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      • Reportable Diseases C - D
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        • Malaria
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        • Mumps
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Topic Content


Mumps is caused by the mumps virus (genus Paramyxovirus, family Paramyxoviridae).

Mumps Chapter



Hospital: Report by IDSS, facsimile, phone or mail
Lab: Report by IDSS, facsimile, phone or mail
Physician: Report by facsimile, phone or mail

Local Public Health Agency (LPHA): Report by IDSS, facsimile, phone or mail.

Iowa Department of Public Health
Disease Reporting Hotline: (800) 362-2736
Secure Fax:  (515) 281-5698


A. Etiologic Agent

Mumps is caused by the mumps virus (genus Paramyxovirus, family Paramyxoviridae).

B. Clinical Description

Mumps is a systemic disease characterized by swelling of the salivary glands, which usually lasts several days. However, about one-third of infections do not cause clinically apparent salivary gland swelling. Respiratory symptoms are common. Encephalitis occurs rarely, and permanent sequelae or death is uncommon. Infection in adulthood is likely to produce a more severe disease, including mastitis, which occurs in up to 31% of females aged > 15 years, and orchitis, which occurs in 20% –30% of post-pubertal males. Other rare complications include arthritis, renal involvement, myocarditis, cerebellar ataxia, pancreatitis, and hearing impairment. Mumps infection during the first trimester of pregnancy can increase the risk of spontaneous abortion, although no evidence exists that it causes congenital malformations. While death due to mumps is rare, more than half the fatalities occur in those > 19 years of age.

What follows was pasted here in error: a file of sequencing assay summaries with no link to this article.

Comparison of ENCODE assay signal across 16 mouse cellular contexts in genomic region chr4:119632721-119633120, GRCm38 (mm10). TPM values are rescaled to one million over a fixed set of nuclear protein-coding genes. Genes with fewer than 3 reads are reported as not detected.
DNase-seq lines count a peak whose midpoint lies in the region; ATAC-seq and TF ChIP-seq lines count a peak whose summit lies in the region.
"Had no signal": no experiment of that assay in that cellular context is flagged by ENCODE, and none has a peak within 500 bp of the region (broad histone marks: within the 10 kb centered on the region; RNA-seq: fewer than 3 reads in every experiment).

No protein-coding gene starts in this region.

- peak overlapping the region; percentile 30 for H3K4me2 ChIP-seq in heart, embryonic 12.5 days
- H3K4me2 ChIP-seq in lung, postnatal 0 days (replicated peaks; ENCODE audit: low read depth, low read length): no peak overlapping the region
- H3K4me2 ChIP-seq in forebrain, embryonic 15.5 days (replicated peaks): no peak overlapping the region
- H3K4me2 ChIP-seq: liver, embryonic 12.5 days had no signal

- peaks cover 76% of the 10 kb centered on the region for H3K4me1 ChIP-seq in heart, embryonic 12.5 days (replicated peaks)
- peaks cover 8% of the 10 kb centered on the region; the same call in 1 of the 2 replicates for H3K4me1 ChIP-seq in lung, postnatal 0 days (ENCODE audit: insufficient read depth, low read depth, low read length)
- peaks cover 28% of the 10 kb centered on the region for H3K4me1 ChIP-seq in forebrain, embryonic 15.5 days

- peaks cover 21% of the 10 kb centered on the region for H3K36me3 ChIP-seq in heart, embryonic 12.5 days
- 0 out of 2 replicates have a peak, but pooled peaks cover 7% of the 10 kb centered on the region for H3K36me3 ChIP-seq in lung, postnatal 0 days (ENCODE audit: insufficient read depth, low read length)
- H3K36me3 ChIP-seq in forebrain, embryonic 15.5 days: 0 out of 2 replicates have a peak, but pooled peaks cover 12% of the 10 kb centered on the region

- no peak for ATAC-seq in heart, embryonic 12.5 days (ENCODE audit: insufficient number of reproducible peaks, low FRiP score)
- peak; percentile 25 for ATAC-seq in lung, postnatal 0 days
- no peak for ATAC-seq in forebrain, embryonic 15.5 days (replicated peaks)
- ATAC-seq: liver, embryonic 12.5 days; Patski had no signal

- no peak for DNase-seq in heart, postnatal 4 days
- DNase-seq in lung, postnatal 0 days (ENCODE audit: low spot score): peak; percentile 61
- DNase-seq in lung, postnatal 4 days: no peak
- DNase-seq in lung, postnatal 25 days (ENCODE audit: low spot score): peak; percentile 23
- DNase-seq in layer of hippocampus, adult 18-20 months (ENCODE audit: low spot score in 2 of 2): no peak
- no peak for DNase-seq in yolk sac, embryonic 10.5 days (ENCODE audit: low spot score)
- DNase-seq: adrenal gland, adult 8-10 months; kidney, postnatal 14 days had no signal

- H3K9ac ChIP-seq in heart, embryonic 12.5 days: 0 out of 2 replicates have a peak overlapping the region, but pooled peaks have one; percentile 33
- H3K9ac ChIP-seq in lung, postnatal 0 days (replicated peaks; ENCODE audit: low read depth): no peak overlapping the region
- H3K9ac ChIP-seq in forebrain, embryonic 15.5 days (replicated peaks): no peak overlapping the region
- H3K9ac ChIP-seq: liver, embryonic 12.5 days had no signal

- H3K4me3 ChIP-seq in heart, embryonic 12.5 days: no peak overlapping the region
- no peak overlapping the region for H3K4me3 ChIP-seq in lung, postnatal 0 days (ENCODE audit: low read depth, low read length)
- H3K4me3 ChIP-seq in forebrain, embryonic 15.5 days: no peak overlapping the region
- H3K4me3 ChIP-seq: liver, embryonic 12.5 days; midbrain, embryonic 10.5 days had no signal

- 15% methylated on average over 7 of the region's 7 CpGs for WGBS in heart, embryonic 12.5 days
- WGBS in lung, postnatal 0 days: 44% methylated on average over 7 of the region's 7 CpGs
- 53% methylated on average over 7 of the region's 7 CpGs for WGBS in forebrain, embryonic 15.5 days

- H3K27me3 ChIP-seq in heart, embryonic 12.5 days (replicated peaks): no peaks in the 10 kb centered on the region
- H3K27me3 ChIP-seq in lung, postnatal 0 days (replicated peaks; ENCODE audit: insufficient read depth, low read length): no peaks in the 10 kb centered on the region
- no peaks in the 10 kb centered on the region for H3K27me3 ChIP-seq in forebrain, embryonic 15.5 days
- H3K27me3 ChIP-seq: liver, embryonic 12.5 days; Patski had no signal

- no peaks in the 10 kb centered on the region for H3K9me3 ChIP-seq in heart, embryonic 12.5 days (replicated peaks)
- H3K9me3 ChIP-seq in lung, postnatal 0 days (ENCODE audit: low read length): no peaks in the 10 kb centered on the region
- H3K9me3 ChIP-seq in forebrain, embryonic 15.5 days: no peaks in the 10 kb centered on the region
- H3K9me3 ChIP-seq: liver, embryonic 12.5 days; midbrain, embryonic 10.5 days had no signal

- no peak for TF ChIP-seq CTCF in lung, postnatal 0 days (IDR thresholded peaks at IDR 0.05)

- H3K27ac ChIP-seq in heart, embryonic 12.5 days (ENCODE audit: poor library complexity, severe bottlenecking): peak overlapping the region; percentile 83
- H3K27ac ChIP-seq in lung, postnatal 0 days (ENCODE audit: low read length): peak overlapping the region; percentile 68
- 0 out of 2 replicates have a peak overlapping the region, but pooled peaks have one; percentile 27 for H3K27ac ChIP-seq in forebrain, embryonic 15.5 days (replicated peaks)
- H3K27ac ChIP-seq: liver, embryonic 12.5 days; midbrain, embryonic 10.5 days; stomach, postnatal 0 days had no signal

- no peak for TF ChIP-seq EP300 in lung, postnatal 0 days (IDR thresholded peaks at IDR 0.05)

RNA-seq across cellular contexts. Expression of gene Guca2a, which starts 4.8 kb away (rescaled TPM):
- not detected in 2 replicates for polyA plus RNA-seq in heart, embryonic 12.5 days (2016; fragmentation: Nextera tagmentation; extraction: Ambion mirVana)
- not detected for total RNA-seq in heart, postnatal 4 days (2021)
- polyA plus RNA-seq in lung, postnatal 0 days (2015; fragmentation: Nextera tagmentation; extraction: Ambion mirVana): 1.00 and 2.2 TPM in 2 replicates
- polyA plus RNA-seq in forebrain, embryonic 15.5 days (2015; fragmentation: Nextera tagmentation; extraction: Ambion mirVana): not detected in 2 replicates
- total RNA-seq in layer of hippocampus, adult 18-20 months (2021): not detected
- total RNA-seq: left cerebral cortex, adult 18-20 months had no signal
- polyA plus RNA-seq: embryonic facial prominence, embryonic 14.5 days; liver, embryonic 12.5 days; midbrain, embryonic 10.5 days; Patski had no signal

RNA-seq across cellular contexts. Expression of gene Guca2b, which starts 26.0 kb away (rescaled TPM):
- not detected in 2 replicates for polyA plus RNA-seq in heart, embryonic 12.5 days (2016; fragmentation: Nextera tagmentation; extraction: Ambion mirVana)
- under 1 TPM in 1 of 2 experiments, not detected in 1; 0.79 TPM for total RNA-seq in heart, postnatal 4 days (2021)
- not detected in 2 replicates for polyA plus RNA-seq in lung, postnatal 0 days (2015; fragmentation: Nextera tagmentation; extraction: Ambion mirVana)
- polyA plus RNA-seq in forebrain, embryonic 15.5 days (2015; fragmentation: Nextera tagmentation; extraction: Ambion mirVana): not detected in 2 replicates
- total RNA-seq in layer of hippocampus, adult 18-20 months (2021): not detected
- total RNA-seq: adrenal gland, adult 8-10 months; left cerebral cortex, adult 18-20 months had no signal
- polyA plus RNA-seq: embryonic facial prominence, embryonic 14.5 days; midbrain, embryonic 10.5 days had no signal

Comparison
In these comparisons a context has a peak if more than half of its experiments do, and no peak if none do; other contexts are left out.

Mumps should not be ruled out in someone who is vaccinated if he or she has clinically consistent symptoms.

Note: Swelling of the salivary glands can also be caused by infection with cytomegalovirus, parainfluenza virus types 1 and 3, influenza A, Coxsackie A, echovirus, lymphocytic choriomeningitis virus, HIV, and non-infectious causes such as drugs, tumors, immunologic diseases, and obstruction of the salivary duct.

C. Reservoirs

Humans are the only known reservoirs. 

D. Modes of Transmission

Mumps is transmitted by droplet or direct contact with nasopharyngeal secretions of an infected person, and by the airborne route.

E. Incubation Period

The incubation period is usually 16 – 18 days, with a range of 12 – 25 days

F. Period of Communicability or Infectious Period

Virus has been isolated from saliva (from 7 days before the onset of parotitis to 9 days afterwards) and from urine (six days prior to fifteen days after).  Infectiousness occurs between 3 days before symptom onset until four days after or until symptoms resolve.  Unapparent infections can be communicable.